Now they have donated a considerable sum of money to the Crocodile Prize that should allow the printing of up to 10,000 books of original Papua New Guinean writing to be circulated throughout the length and breadth of the country.
It is believed that this print run of The Crocodile Prize Anthology 2012 will be the largest of any book ever published in PNG.
Ken McKinnon has done so much in his life that is often overlooked that he was a pioneering director of education in PNG from 1966-73; known as the man who reformed and redirected the education system, gave it a national orientation and put it on an ‘independence footing’.
Despite the fact that the ASOPA-trained McKinnon (he was in the first batch of young Australian teachers bound for PNG who were trained there in 1954) quickly showed that he was someone out of the ordinary - rising rapidly though the ranks in the PNG teaching service - there was nothing straightforward about his appointment as PNG director of education.
Contemporary records show that the head of the Australian Department of Territories, George Warwick Smith held back McKinnon’s appointment for a year “because he did not like [him]” and despite it being “crystal clear that McKinnon was so far ahead of the others that it would be ludicrous to consider anybody else.’
The selection committee had unanimously agreed to appoint McKinnon, then in his early thirties, and then TPNG waited for a year it could ill afford while Warwick Smith got over his angst.
That Warwick Smith, a notoriously stubborn and bloody-minded man, was also a goose of the first order is shown by McKinnon’s brilliant career following upon those early days.
Emeritus Professor Kenneth R McKinnon AO AUA(Adel) BA BEd (Qld) EdD (Harvard) DLitt (Hon Woll) DLitt (Hon Deakin) DLitt (Hon UNSW), DUniv (Hon James Cook) FACE was to become one of Australia’s most outstanding educators and educational administrators.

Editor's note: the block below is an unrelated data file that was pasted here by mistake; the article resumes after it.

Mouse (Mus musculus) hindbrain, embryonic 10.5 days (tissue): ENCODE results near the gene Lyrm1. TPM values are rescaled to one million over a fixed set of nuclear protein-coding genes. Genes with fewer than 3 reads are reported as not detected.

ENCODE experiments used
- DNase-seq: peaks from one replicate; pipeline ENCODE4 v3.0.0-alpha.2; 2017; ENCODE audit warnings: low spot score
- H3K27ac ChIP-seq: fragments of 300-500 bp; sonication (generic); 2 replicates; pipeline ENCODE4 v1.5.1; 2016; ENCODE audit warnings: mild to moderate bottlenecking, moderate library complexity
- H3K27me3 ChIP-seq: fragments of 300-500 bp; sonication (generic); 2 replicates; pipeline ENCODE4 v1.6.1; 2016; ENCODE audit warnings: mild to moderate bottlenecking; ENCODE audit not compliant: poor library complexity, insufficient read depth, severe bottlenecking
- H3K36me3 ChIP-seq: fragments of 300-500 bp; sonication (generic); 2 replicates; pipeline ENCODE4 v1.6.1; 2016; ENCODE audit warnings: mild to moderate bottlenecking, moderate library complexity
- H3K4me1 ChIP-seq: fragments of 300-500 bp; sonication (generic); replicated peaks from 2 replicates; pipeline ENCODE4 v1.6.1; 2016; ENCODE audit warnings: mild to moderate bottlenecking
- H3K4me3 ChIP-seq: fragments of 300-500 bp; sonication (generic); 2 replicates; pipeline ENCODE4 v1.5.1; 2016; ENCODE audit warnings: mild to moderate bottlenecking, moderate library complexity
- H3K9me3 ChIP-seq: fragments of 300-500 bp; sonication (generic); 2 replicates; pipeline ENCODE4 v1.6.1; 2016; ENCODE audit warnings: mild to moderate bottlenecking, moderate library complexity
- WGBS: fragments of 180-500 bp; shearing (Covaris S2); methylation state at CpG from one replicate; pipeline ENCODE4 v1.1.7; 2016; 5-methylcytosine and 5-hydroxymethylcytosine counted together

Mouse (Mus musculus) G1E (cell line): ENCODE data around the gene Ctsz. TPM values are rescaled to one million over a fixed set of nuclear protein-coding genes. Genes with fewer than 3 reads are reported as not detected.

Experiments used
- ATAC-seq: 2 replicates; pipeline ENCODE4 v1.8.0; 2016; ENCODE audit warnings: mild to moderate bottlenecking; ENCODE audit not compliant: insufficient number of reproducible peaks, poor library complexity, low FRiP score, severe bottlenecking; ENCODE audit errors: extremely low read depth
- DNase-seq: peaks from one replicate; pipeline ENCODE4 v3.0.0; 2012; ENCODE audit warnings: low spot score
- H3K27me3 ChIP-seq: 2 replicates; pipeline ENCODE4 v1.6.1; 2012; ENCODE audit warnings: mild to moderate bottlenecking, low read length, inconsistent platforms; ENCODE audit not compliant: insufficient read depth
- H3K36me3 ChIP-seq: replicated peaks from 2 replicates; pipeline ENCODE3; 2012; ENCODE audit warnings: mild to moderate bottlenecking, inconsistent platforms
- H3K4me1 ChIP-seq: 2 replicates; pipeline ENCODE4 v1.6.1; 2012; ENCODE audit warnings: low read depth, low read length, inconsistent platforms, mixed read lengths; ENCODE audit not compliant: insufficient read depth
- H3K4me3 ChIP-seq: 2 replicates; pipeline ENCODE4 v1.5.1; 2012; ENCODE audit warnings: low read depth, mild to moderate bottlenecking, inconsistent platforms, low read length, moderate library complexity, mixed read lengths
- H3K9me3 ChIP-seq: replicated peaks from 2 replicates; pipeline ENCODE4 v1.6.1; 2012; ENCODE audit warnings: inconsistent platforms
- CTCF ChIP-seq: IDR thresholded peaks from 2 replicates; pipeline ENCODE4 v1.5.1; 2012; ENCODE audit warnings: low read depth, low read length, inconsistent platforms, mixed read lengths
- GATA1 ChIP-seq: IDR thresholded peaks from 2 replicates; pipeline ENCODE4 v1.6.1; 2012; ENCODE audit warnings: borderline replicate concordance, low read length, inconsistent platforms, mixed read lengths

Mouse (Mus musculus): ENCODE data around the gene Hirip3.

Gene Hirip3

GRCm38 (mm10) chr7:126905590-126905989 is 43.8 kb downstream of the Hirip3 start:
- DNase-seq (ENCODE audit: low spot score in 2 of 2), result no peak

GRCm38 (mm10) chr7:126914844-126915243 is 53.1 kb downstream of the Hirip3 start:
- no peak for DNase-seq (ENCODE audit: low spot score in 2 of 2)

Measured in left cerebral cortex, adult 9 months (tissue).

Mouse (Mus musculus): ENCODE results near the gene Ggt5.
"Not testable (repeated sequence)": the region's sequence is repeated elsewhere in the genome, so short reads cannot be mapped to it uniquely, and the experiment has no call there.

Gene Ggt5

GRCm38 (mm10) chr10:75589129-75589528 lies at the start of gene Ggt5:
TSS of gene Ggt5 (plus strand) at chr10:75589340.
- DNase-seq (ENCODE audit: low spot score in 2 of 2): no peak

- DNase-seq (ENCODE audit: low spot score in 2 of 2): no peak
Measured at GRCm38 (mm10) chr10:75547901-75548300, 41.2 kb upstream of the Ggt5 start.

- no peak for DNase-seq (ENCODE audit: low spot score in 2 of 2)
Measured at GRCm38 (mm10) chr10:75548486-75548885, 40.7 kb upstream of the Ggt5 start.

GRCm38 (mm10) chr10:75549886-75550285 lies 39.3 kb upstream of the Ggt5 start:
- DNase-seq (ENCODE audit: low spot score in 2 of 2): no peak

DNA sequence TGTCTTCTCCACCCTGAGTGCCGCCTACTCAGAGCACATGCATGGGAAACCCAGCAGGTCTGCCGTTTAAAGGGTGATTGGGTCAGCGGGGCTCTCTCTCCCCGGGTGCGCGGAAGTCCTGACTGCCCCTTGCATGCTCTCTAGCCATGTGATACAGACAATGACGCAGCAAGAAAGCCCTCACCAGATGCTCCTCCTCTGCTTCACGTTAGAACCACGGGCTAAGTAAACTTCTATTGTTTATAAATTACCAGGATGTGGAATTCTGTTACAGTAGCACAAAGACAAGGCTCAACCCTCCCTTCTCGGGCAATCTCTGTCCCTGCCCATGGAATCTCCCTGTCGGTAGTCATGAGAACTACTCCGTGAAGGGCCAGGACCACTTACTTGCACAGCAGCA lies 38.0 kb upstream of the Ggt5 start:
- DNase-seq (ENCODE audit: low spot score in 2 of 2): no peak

After leaving PNG he became chairman of the newly-established Australian Schools Commission (1973-81) and vice-chancellors of Wollongong University (1981-95), James Cook University (1997) and Charles Darwin University (2002-03). He was also chairman of the Australian Press Council from 2000-2011.
His other appointments also provide a clear indication of his energy and ability - board member of the College of Law, president of the Australian Vice-Chancellors’ Committee and chairman of the National Commission for UNESCO as well as a consultant to the World Bank and 18 universities in Australia, New Zealand and Indonesia.
Apart from his great support of the Crocodile Prize, I have a particular reason for being grateful to McKinnon.
As a young school teacher at Gagl (near Kerowagi) in 1966 – writing occasional scripts for the ABC and freelancing for the then South Pacific Post and Pacific Islands Monthly – I was plucked from my outpost and transferred to Port Moresby as editor of school publications, so initiating a career that has continued to this day.
And it was McKinnon who signed the papers that gave me the job.
So, after nearly half a century, the two of us are still managing to find common cause in our love of PNG and its people.
And that’s a good story, if ever I had the pleasure to write one.